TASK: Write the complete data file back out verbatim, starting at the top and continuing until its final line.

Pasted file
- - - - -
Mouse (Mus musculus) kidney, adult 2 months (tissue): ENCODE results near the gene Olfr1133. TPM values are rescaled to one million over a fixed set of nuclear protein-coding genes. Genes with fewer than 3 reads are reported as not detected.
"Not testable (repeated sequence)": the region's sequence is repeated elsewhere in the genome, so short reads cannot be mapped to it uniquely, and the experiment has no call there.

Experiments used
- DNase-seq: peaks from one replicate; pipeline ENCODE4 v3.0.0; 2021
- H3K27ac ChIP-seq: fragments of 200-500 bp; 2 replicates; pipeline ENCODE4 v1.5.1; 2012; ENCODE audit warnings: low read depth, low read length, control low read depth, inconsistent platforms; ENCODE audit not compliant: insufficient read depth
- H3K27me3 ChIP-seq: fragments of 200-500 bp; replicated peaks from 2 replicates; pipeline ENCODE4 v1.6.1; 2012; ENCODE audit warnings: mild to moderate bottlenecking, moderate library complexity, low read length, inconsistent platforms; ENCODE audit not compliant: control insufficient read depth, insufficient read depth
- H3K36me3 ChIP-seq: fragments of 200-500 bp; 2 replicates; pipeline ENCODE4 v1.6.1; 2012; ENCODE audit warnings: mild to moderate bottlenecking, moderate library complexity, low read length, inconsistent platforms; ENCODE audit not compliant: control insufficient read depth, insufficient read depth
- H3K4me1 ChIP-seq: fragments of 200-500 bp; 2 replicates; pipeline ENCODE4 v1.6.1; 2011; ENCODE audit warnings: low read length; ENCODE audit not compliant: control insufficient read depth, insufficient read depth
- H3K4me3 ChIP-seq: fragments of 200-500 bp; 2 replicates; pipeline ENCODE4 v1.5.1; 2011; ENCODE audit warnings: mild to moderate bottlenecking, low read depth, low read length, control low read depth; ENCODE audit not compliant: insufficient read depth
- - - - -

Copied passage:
Mouse (Mus musculus) kidney, adult 2 months (tissue): ENCODE results near the gene Olfr1133. TPM values are rescaled to one million over a fixed set of nuclear protein-coding genes. Genes with fewer than 3 reads are reported as not detected.
"Not testable (repeated sequence)": the region's sequence is repeated elsewhere in the genome, so short reads cannot be mapped to it uniquely, and the experiment has no call there.

Experiments used
- DNase-seq: peaks from one replicate; pipeline ENCODE4 v3.0.0; 2021
- H3K27ac ChIP-seq: fragments of 200-500 bp; 2 replicates; pipeline ENCODE4 v1.5.1; 2012; ENCODE audit warnings: low read depth, low read length, control low read depth, inconsistent platforms; ENCODE audit not compliant: insufficient read depth
- H3K27me3 ChIP-seq: fragments of 200-500 bp; replicated peaks from 2 replicates; pipeline ENCODE4 v1.6.1; 2012; ENCODE audit warnings: mild to moderate bottlenecking, moderate library complexity, low read length, inconsistent platforms; ENCODE audit not compliant: control insufficient read depth, insufficient read depth
- H3K36me3 ChIP-seq: fragments of 200-500 bp; 2 replicates; pipeline ENCODE4 v1.6.1; 2012; ENCODE audit warnings: mild to moderate bottlenecking, moderate library complexity, low read length, inconsistent platforms; ENCODE audit not compliant: control insufficient read depth, insufficient read depth
- H3K4me1 ChIP-seq: fragments of 200-500 bp; 2 replicates; pipeline ENCODE4 v1.6.1; 2011; ENCODE audit warnings: low read length; ENCODE audit not compliant: control insufficient read depth, insufficient read depth
- H3K4me3 ChIP-seq: fragments of 200-500 bp; 2 replicates; pipeline ENCODE4 v1.5.1; 2011; ENCODE audit warnings: mild to moderate bottlenecking, low read depth, low read length, control low read depth; ENCODE audit not compliant: insufficient read depth